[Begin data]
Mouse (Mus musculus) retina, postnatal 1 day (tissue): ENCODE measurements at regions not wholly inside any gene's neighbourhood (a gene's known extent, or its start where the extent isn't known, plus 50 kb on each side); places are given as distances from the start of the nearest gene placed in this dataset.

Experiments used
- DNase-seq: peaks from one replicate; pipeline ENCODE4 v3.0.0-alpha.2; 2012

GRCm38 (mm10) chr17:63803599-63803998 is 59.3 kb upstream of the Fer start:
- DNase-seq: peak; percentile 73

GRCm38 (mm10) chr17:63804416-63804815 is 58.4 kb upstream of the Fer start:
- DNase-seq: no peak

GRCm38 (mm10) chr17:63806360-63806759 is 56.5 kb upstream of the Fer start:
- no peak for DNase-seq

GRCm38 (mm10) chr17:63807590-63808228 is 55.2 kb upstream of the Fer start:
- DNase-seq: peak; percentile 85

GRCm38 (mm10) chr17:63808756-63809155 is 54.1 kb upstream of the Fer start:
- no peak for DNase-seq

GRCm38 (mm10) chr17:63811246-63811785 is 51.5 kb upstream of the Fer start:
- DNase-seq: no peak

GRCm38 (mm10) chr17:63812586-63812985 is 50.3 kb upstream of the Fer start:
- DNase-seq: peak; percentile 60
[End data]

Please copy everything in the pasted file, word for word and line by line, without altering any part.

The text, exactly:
Mouse (Mus musculus) retina, postnatal 1 day (tissue): ENCODE measurements at regions not wholly inside any gene's neighbourhood (a gene's known extent, or its start where the extent isn't known, plus 50 kb on each side); places are given as distances from the start of the nearest gene placed in this dataset.

Experiments used
- DNase-seq: peaks from one replicate; pipeline ENCODE4 v3.0.0-alpha.2; 2012

GRCm38 (mm10) chr17:63803599-63803998 is 59.3 kb upstream of the Fer start:
- DNase-seq: peak; percentile 73

GRCm38 (mm10) chr17:63804416-63804815 is 58.4 kb upstream of the Fer start:
- DNase-seq: no peak

GRCm38 (mm10) chr17:63806360-63806759 is 56.5 kb upstream of the Fer start:
- no peak for DNase-seq

GRCm38 (mm10) chr17:63807590-63808228 is 55.2 kb upstream of the Fer start:
- DNase-seq: peak; percentile 85

GRCm38 (mm10) chr17:63808756-63809155 is 54.1 kb upstream of the Fer start:
- no peak for DNase-seq

GRCm38 (mm10) chr17:63811246-63811785 is 51.5 kb upstream of the Fer start:
- DNase-seq: no peak

GRCm38 (mm10) chr17:63812586-63812985 is 50.3 kb upstream of the Fer start:
- DNase-seq: peak; percentile 60